Prey recognition and selection by the constant frequency bat, Pteronotus p. parnellii


Material Information

Prey recognition and selection by the constant frequency bat, Pteronotus p. parnellii
Series Title:
Behavioral Ecology and Sociobiology
Goldman, L. J.
Henson Jr., O. W.
Publication Date:


Subjects / Keywords:
Pteronotus P. Parnellii ( local )
Jamaica ( local )
Thyrinteina Arnobia ( local )
Wingbeats ( local )
Doppler-Shifts ( local )
P. Parnellii ( local )
serial ( sobekcm )


In the laboratory the neotropical bat, Pteronotus p. parnellii of Jamaica W.I., will readily capture free flying and tethered insects. It will also attack a stationary mechanical insect model when its wing-like parts are rapidly moving. On the basis of our observations we conclude that: (1) P. parnellii are attracted to flying insects and recognition of these rather than background objects is dependent on insect wing movements. Insects which are not beating wings are relatively immune from predation. (2) The frequency of the wingbeats of the insects is important in prey recognition. P. parnellii are not attracted to insects or to mechanical models of insects when the wing movements are slow. (3) These bats are selective in the acquisition of their prey and not simply opportunistic. They ignore or reject lampyrid beetles, arctiid and ctenuchid moths and the geometrid moth, Thyrinteina arnobia. They consume a variety of other Lepidoptera, Coleoptera, and insects from other orders. Their prey consists of both large and small insects. (4) In spite of the emission of intense sonar pulses with a constant frequency component of long duration, they can effectively hunt their prey in relatively confined spaces. They can chase their prey among simple arrays of obstacles and they can pursue insects to within several centimeters of large obstacles. (5) Evidence supports the hypothesis that the basis for insect wingbeat detection is the rapid and repetitive pattern of Doppler-shifts which the beating wings impose on the echoes of the constant frequency component of the bat's pulses.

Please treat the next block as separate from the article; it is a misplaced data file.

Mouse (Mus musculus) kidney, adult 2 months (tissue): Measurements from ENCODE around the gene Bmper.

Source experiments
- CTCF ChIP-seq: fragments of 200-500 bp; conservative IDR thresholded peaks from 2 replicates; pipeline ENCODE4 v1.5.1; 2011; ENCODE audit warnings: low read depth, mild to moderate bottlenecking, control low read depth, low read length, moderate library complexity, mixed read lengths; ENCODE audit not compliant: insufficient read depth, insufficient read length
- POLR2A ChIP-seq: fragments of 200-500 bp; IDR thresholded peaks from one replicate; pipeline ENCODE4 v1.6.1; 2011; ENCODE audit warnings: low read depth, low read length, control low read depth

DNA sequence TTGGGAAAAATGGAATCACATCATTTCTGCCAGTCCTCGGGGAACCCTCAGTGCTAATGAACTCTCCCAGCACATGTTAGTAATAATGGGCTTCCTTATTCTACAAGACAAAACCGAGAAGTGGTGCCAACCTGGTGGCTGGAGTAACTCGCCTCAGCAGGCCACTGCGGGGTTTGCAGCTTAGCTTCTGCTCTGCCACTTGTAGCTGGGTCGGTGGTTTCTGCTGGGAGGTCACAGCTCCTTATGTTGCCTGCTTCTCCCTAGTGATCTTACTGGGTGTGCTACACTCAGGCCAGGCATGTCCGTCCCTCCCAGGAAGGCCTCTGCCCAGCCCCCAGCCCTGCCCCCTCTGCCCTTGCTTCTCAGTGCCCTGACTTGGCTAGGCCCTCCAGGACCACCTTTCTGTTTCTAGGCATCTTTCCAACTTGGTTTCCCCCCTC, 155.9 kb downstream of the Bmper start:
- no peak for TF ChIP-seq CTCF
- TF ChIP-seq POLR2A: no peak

Original Version:
Behavioral Ecology and Sociobiology, Vol. 2, no. 4 (1977-12).

Record Information

Source Institution:
University of South Florida Library
Holding Location:
University of South Florida
Rights Management:
This object is protected by copyright, and is made available here for research and educational purposes. Permission to reuse, publish, or reproduce the object beyond the bounds of Fair Use or other exemptions to copyright law must be obtained from the copyright holder.

USFLDC Membership

University of South Florida
Karst Information Portal

Postcard Information



Download Options


No images or PDF downloads are available for this resource.

Cite this item close


Cras ut cursus ante, a fringilla nunc. Mauris lorem nunc, cursus sit amet enim ac, vehicula vestibulum mi. Mauris viverra nisl vel enim faucibus porta. Praesent sit amet ornare diam, non finibus nulla.


Cras efficitur magna et sapien varius, luctus ullamcorper dolor convallis. Orci varius natoque penatibus et magnis dis parturient montes, nascetur ridiculus mus. Fusce sit amet justo ut erat laoreet congue sed a ante.


Phasellus ornare in augue eu imperdiet. Donec malesuada sapien ante, at vehicula orci tempor molestie. Proin vitae urna elit. Pellentesque vitae nisi et diam euismod malesuada aliquet non erat.


Nunc fringilla dolor ut dictum placerat. Proin ac neque rutrum, consectetur ligula id, laoreet ligula. Nulla lorem massa, consectetur vitae consequat in, lobortis at dolor. Nunc sed leo odio.